SELECT table_name, column_name, updatable 2 FROM user_updatable_columns 3 WHERE table_name LIKE 'UPDATEVIEW%'; TABLE_NAME COLUMN_NAME UPD------------------------- ------------------------- ---UPDATEVIEWNO ADDFIELD NOUPDATEVIEWYES FIELD1 YESUPDATEVIEWYES FIELD2 YESWITH READ ONLYWhat if you don't want anyone to update obase tables using your View?You can explicitly prevent users from modifying the base table through your View by creating it with the WITH READ ONLY clause.materialized views without query rewrite are supported in Standard editions.this means rewriting your queries to take advantage of the mat view but it also provides extra performance at reduced cost.When you're executing DML operations on a View, Oracle actually executes those DML operations appropriately on the base tables.And there are some cases where it is impossible for Oracle to do that.Well you can simply try and see, but there is another way.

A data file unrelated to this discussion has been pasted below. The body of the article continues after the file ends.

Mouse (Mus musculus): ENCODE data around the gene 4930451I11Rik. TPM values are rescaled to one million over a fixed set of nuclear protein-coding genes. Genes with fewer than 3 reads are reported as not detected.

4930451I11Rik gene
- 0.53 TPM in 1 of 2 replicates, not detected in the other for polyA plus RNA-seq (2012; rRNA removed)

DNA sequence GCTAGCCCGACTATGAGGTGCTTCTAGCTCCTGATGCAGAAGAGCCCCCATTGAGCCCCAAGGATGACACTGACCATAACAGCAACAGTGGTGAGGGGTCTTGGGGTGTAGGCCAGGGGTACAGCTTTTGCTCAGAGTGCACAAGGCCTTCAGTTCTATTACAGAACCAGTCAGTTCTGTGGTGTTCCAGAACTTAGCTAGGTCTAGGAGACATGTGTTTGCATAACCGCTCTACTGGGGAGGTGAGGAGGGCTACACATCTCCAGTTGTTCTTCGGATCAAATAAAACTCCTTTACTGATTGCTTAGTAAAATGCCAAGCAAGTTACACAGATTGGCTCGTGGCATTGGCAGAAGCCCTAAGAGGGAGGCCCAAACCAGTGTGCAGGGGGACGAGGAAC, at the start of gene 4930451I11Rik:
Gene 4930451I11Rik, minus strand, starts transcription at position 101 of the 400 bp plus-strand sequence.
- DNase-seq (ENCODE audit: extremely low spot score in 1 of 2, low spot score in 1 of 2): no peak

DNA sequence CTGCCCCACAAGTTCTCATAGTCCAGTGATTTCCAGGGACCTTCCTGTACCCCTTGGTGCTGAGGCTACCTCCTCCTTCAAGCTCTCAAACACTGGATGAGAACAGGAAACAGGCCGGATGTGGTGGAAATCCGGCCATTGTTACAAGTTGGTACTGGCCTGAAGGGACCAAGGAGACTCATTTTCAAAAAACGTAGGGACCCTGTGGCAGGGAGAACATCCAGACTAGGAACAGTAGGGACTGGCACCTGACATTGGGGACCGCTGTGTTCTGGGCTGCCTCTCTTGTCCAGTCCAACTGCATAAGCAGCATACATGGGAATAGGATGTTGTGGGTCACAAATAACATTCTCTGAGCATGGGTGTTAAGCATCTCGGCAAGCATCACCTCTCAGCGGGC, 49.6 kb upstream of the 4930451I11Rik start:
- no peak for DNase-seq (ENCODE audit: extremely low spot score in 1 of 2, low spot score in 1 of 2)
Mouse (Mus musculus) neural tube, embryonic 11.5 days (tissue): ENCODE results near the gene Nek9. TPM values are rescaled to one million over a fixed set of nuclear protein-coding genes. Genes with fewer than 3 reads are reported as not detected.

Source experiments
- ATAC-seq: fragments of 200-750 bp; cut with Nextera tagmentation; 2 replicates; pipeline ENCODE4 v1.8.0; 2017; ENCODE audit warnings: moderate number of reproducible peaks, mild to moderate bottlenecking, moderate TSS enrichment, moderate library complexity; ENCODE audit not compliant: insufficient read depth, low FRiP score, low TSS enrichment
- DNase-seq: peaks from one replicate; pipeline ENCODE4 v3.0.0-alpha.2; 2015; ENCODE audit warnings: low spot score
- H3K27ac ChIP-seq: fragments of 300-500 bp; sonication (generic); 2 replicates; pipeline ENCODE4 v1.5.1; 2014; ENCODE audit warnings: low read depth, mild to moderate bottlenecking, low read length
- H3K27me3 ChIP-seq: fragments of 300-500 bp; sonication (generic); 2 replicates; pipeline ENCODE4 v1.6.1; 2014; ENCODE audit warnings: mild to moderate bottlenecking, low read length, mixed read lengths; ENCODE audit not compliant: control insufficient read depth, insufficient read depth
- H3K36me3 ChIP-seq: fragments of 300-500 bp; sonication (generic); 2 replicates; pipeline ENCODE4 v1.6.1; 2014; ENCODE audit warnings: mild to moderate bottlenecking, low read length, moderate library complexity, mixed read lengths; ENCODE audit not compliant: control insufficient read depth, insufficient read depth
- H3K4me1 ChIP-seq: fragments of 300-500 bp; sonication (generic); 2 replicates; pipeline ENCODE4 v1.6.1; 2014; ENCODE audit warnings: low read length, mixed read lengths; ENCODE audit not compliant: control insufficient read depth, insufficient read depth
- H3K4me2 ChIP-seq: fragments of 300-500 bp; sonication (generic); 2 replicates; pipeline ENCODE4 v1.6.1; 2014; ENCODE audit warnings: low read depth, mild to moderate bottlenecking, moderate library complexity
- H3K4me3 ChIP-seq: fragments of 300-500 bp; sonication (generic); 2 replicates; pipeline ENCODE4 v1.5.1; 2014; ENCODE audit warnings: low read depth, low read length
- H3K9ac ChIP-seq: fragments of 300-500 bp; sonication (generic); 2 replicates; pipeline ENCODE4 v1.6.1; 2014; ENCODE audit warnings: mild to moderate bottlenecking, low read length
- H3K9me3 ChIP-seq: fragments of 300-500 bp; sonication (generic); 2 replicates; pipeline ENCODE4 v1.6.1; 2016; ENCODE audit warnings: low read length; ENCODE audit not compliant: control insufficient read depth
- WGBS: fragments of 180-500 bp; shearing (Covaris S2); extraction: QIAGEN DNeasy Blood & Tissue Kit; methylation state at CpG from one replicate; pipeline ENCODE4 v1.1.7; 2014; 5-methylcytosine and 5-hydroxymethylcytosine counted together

How would Oracle know how to divide the new value we assigned?
Same goes if you have a collection expression or a subquery in a SELECT list.
USER_UPDATABALE_COLUMNSNot sure if your View can be updated or not?
This argument would hold for any situation where the View had a pseudocolumn or expression column, like this example, or perhaps one created through the use of DECODE. The Oracle SQL Reference details other situations where your View couldn't be updated.
For example, and along the same lines of reasoning, if the View contains a SET, DISTINCT, GROUP BY, GROUP, ORDER BY, CONNECT BY, START WITH, then Oracle can't perform any update or insert operations on the View.
Once committed, the only way you can revert a change is to issue a new DML statement to alter the data.